Chappell also challenges his sentence as unreasonable. We review for an abuse of discretion, giving great deference to the district court when determining the reasonableness of a sentence: it will be the unusual case when we reverse a district court sentence as substantively unreasonable. United States v. Elodio–Benitez, 672 F.3d 584, 586 (8th Cir.2012).
Chappell contends that, in sentencing him, the district court erroneously considered the fact that he had been released before serving his full sentence for his state murder conviction. But it did not consider that fact in isolation. Rather, the court observed that after receiving the benefit of early release, Chappell had committed additional crimes, a matter that related to Chappell's “history and characteristics,” see 18 U.S.C. § 3553(a)(1). And the court had an opportunity to assess Chappell's character further because he chose to testify at sentencing. Chappell described the violent crimes that he had committed and, though the testimony was intended to show that the murder occurred on the same “occasion” as the burglary and arson under the ACCA, see 18 U.S.C. § 924(e)(1), the district court relied on his testimony to make findings relevant to some of the factors it had to consider at sentencing under 18 U.S.C. § 3553(a). The court said that it had hoped that Chappell's testimony would express remorse for the murder and show that Chappell recognized that he had committed “terrible” acts. But the court found that Chappell showed no remorse, and described him as having testified instead about how he had committed the acts because he was “mad” because Hess “stole [his] tools. And so [he had] burned down the house and ․ killed him.” Our reading of the record reveals that the court simply and appropriately considered matters relevant to the defendant's character, and we detect no abuse of discretion here. We also reject Chappell's contention that the court failed to consider his health and age; it specifically noted that Chappell sought a lower sentence because he was old and in poor health.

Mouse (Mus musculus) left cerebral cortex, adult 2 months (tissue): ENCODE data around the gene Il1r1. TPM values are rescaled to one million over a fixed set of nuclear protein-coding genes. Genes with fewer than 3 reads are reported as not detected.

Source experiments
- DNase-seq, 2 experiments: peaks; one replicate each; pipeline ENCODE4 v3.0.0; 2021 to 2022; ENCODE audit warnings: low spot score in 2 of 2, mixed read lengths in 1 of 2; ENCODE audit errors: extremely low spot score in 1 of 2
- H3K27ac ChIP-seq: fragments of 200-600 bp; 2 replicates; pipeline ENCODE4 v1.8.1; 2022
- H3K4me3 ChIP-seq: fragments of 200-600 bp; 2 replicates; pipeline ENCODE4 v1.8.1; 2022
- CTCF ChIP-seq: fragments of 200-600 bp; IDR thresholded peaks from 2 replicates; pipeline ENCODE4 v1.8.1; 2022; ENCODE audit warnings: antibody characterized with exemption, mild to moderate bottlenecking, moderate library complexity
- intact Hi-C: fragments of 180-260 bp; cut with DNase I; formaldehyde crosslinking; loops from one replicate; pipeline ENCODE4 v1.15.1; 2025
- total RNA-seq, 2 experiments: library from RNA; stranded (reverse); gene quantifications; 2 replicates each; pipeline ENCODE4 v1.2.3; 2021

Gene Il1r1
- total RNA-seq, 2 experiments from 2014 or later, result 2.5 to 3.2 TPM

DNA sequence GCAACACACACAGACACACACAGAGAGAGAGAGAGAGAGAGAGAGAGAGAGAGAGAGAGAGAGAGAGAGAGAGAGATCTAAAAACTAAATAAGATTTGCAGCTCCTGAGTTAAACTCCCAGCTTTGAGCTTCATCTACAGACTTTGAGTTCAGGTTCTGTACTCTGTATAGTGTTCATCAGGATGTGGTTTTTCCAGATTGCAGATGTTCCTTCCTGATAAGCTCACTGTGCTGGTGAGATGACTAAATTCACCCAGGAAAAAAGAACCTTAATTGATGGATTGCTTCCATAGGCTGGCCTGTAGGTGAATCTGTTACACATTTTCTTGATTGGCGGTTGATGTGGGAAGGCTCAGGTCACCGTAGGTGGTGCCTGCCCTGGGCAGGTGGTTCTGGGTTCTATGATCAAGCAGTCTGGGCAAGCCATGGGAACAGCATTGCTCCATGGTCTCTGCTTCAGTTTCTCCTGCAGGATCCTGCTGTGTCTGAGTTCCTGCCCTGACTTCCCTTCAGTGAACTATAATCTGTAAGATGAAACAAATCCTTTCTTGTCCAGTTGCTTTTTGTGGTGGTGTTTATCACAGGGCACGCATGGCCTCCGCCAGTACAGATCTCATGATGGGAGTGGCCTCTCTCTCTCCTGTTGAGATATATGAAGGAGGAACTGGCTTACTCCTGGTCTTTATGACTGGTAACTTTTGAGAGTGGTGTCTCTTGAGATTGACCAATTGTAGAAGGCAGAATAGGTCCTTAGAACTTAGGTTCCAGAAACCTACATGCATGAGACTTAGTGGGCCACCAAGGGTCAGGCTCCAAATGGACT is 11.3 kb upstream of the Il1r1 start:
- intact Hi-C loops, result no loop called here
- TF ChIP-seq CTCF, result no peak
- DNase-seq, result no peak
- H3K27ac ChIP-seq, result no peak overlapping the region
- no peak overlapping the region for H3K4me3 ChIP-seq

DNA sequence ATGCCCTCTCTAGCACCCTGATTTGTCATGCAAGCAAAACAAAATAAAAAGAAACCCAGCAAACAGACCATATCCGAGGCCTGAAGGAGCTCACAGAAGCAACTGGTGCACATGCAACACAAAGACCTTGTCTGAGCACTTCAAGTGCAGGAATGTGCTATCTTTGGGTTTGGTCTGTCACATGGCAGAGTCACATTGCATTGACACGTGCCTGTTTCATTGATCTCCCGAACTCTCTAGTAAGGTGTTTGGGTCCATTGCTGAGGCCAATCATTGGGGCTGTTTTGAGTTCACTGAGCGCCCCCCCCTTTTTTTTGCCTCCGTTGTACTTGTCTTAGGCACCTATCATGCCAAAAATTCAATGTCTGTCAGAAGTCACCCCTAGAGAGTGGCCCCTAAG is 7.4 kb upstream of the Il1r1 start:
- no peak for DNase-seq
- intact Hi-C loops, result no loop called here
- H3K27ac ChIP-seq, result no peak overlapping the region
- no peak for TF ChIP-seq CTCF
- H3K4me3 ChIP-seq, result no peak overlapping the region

1. The Honorable Brian S. Miller, United States District Judge for the Eastern District of Arkansas.
ARNOLD, Circuit Judge.